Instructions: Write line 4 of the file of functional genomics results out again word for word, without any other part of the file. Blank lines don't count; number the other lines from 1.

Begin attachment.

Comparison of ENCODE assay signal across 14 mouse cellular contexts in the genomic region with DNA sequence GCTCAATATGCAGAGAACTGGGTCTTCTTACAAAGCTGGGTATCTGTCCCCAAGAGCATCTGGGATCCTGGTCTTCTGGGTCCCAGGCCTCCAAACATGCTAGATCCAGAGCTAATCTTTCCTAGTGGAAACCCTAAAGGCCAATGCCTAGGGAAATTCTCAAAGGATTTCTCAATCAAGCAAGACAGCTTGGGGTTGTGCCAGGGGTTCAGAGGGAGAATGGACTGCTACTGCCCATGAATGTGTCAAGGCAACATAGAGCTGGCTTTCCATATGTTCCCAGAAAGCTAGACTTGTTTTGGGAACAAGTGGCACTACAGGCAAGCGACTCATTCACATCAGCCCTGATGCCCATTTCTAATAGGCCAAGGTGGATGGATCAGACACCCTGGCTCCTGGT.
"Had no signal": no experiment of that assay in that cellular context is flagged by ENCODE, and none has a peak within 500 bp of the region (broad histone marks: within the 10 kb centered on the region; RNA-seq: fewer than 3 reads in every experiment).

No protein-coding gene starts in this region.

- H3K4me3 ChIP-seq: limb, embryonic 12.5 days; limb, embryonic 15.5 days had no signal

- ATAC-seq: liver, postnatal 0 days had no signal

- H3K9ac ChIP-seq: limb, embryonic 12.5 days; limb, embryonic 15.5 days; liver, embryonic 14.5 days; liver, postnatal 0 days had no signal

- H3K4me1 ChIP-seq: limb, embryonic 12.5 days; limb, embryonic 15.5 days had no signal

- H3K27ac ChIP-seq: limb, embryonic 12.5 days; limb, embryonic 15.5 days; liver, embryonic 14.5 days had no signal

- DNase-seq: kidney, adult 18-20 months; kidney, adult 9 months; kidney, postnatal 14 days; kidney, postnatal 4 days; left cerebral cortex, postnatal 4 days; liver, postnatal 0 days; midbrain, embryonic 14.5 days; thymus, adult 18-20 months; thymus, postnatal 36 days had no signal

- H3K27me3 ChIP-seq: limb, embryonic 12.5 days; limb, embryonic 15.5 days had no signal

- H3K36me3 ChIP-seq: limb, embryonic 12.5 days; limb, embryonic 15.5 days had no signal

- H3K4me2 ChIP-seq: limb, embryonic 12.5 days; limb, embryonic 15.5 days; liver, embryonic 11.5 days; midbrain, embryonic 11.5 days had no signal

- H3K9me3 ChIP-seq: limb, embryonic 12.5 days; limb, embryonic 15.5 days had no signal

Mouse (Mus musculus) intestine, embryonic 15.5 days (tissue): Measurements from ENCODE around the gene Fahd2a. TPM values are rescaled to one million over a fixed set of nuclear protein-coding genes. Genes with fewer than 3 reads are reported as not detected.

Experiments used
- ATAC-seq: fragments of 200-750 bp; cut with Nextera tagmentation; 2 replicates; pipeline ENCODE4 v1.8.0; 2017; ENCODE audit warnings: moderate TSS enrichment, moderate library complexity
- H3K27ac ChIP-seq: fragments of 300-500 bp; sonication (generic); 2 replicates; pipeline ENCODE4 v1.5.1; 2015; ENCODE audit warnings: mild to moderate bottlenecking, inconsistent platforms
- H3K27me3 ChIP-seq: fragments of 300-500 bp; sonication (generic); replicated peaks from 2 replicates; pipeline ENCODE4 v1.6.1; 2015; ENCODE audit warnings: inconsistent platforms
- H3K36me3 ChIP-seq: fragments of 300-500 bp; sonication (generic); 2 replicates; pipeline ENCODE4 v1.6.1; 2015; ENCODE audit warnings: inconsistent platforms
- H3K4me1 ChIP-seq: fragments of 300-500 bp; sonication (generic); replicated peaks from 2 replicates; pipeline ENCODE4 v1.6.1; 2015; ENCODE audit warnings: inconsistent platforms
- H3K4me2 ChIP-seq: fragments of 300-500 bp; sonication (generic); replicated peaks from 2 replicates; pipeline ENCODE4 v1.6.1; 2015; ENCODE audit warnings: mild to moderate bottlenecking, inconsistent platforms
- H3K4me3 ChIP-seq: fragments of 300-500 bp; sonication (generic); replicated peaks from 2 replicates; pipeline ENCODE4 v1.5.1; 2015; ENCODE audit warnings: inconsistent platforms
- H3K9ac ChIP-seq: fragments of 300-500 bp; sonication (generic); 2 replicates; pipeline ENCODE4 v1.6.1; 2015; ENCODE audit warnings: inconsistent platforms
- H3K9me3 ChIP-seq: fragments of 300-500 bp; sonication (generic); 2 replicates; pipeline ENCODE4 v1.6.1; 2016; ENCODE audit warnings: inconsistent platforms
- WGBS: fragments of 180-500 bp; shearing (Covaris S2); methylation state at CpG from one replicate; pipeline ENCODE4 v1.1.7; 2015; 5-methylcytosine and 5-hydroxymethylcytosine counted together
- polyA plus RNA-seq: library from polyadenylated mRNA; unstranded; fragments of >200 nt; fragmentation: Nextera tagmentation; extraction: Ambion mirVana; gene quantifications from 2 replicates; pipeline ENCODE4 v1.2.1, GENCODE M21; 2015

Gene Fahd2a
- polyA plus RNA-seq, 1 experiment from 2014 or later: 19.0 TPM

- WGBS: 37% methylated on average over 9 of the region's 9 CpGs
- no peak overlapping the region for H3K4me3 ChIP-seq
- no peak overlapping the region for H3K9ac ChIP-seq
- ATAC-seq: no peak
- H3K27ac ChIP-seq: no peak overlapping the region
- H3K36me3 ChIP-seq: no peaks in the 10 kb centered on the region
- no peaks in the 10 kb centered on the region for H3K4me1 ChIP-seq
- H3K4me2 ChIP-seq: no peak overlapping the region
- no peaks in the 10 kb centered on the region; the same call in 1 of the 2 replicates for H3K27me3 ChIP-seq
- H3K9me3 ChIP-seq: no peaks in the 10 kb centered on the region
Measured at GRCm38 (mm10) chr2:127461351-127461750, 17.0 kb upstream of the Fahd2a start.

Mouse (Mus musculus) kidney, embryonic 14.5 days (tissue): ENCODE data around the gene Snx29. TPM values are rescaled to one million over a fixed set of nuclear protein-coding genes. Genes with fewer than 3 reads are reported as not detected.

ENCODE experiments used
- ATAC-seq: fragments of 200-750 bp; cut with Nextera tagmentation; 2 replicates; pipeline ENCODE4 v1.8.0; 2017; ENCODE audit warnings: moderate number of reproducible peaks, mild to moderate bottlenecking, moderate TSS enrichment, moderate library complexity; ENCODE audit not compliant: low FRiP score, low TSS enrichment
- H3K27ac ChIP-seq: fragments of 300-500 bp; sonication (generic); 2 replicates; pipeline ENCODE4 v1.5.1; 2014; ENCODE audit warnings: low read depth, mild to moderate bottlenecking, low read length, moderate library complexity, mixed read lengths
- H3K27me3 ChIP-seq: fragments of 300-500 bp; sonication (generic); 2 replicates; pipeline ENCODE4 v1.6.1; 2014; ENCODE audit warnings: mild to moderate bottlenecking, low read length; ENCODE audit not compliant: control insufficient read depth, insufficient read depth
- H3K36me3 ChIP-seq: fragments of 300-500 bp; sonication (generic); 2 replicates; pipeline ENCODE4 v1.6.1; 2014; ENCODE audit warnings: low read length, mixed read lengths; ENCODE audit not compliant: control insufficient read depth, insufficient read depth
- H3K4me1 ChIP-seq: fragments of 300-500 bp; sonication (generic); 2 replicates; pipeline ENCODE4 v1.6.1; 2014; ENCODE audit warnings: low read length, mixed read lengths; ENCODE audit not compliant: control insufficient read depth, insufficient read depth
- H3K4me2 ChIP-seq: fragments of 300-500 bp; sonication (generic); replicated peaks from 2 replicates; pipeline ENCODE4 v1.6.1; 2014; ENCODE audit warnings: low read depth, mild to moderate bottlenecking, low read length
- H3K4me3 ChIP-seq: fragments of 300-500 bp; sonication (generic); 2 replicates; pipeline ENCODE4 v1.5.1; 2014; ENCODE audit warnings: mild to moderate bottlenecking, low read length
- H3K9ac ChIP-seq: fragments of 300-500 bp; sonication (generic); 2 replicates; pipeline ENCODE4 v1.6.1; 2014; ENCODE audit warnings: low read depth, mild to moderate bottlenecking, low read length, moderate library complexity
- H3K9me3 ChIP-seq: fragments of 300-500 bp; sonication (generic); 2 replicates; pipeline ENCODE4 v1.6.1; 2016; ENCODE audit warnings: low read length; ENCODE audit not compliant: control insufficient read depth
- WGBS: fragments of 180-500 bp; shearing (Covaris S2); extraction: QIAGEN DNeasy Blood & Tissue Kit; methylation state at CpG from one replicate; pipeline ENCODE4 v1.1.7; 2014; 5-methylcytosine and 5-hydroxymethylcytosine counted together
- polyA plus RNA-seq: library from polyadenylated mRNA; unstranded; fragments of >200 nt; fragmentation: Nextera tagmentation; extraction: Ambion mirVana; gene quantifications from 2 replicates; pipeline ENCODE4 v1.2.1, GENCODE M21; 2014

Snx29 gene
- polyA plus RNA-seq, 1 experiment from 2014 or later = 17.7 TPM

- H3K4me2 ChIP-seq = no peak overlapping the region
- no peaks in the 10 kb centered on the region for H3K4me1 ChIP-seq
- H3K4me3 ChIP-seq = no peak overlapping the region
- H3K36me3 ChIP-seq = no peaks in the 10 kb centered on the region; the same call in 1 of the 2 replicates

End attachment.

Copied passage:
- H3K4me3 ChIP-seq: limb, embryonic 12.5 days; limb, embryonic 15.5 days had no signal